by Durant Imboden
I n mid-June, I wrote a post titled "Tep pocket wifi makes data roaming dirt-cheap." The story described a portable Wi-Fi hotspot that uses cellular data networks in various European countries to provide Internet access for laptops, tablets, smartphones, and other wireless devices.
In the article, I mentioned that I'd be field-testing the tep pocket wifi in Italy, and the results are now in.
The good news: The tep pocket wifi connected to the Wind cellular network in the three cities of Northern Italy that I visited.
The bad news: Although my laptop recognized and connected to the tep pocket wifi, I had no access to the Internet.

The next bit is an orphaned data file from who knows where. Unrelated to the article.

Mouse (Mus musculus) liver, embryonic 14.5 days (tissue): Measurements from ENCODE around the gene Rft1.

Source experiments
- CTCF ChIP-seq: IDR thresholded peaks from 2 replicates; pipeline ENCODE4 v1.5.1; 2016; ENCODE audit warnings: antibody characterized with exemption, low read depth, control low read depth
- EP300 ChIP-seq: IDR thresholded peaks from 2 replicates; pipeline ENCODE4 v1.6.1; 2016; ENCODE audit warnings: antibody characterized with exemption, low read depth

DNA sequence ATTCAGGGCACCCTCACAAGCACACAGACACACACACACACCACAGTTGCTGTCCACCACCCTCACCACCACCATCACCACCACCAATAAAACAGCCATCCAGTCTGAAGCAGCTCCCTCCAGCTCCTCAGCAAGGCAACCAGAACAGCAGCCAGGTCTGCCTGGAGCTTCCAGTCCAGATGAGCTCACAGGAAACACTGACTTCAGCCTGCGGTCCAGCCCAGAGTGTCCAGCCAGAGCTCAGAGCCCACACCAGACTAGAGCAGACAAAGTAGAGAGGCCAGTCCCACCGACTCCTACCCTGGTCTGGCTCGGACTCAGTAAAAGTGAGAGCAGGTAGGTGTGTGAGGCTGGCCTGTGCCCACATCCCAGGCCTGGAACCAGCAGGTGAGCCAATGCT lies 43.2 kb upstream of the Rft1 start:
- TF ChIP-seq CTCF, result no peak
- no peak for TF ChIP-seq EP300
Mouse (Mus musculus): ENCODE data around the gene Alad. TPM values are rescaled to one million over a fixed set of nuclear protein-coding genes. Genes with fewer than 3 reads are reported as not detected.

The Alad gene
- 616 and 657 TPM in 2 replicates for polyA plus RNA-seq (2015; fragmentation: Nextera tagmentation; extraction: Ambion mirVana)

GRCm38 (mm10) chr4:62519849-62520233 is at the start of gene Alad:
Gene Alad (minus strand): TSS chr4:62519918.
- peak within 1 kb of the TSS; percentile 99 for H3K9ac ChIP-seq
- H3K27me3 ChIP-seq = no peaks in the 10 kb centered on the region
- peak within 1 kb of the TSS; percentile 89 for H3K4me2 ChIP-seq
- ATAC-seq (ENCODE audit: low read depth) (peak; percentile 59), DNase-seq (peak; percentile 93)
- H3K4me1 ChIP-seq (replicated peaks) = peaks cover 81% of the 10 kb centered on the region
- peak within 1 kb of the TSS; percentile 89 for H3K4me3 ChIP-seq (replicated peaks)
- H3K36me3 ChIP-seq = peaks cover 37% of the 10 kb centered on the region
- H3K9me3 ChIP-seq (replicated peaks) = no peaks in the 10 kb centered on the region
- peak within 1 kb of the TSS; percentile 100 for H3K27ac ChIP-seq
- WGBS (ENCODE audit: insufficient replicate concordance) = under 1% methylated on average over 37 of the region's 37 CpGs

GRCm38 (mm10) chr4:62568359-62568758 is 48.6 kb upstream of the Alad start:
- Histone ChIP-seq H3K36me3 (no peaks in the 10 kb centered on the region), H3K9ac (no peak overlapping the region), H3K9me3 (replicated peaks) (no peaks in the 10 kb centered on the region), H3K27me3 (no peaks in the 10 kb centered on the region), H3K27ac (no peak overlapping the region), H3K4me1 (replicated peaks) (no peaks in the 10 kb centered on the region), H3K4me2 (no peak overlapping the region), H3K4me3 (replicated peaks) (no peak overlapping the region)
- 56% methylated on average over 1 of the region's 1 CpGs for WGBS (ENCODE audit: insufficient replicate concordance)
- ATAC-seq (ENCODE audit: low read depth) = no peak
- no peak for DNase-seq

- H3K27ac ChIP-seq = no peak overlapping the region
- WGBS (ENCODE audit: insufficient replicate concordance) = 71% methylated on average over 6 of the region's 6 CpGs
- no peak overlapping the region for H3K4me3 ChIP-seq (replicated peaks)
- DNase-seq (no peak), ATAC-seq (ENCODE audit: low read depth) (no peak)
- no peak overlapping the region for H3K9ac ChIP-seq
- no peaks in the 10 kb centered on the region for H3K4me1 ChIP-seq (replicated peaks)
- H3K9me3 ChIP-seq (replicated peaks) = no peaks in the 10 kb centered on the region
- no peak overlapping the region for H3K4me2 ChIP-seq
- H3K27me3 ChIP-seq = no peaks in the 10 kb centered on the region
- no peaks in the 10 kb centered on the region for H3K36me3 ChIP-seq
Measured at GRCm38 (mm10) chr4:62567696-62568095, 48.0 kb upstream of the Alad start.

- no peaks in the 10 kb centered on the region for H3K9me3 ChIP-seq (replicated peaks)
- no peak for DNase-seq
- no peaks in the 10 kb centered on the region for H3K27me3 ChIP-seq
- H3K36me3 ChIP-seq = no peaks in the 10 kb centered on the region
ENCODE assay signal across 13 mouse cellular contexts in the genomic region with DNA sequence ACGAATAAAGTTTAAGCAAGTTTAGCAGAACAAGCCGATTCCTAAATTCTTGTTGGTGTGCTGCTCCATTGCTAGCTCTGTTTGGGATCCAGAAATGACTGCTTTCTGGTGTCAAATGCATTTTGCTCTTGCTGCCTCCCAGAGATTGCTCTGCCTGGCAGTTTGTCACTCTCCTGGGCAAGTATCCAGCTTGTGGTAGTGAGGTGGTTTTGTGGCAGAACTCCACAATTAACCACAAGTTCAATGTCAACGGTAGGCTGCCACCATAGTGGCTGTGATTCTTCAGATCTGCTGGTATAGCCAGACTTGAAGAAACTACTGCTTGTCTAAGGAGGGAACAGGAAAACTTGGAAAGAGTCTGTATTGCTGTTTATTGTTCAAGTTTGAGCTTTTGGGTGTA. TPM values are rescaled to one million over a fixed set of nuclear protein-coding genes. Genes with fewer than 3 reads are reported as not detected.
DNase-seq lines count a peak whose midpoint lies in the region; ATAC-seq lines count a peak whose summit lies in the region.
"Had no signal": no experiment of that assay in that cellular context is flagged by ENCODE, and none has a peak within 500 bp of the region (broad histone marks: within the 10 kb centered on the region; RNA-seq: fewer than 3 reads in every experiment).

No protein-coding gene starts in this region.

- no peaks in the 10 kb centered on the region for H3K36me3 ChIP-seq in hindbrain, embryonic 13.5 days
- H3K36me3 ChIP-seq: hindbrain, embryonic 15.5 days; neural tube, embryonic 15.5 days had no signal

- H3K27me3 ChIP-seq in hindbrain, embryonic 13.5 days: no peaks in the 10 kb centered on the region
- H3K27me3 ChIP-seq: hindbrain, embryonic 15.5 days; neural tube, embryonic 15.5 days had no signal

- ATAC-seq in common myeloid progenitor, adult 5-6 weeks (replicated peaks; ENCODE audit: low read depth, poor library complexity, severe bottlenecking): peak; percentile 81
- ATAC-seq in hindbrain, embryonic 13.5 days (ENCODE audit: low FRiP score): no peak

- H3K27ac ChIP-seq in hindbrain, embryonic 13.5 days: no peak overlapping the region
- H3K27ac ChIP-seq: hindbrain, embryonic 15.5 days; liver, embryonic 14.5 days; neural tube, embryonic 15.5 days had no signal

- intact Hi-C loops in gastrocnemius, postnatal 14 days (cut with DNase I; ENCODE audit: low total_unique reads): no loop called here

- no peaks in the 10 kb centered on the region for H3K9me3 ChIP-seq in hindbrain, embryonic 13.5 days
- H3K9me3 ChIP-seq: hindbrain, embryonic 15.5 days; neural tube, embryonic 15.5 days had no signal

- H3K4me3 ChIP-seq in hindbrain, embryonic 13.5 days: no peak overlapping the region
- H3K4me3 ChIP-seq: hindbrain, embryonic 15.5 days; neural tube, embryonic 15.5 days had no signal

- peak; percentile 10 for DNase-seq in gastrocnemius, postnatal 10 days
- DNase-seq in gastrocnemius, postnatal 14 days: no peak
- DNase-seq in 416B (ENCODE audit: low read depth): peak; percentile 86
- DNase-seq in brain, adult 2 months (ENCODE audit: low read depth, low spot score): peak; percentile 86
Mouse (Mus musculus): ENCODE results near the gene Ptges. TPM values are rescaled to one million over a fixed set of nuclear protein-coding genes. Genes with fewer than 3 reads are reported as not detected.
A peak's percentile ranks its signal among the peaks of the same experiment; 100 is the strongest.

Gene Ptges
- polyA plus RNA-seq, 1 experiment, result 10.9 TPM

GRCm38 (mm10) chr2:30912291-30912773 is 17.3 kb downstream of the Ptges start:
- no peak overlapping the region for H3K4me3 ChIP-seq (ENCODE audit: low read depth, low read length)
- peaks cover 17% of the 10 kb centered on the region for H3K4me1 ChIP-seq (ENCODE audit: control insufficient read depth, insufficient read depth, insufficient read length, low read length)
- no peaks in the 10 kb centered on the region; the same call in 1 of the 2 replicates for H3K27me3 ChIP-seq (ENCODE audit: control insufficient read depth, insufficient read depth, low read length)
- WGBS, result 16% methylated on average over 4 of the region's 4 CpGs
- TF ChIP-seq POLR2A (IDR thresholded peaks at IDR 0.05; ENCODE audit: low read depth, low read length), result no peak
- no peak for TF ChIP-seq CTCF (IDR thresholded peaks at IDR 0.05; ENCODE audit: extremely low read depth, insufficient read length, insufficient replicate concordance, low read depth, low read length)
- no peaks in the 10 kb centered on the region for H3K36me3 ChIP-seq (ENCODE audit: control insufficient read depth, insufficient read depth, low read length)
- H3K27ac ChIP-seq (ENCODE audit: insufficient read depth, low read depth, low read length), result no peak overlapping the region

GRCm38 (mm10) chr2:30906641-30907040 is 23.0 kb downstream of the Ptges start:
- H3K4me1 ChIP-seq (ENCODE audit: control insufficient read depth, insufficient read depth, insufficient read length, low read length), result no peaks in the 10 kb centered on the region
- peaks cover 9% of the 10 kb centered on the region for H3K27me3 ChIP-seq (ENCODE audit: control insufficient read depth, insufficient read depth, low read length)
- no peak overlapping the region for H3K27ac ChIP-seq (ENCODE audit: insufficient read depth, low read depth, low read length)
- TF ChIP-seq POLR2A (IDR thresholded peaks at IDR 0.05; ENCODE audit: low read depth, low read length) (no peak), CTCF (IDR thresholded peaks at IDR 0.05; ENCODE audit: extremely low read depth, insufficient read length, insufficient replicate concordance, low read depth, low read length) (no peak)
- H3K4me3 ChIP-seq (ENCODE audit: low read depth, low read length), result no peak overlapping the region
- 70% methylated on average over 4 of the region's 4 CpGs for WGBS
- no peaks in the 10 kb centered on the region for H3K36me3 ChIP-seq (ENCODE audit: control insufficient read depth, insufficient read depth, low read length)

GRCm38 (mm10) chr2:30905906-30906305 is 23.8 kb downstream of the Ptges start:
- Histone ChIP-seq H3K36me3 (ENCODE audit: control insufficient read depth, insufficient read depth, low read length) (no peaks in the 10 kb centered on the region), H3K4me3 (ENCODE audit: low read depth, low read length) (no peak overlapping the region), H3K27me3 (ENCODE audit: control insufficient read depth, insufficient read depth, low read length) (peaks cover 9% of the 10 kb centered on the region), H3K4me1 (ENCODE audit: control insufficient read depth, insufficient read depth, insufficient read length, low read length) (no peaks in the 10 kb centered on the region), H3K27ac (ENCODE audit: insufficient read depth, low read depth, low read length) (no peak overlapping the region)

At first I thought there might be a problem with my laptop's network settings, but on reflection, that seemed unlikely because I was able to reach the Internet with three different hotel Wi-Fi networks and the city of Venice's public Wi-Fi network during my trip.
I e-mailed Tep's support address with a description of the problem, but I never got a reply.
To add insult to injury, it cost me US $34 to send the unit back to London from the United States after my trip. (I could have used the business-reply envelope that Tep provided for returns from locations within Europe, but I wasn't willing to entrust an uninsured $200 device to Italy's much-maligned post office.)
Bottom line: The tep pocket wifi is a great concept, but my experience suggests that tep's Internet roaming service may not work for everyone. If you've used the tep pocket wifi or other private-label versions of the Huawei Mobile Wifi, feel free to post a comment below.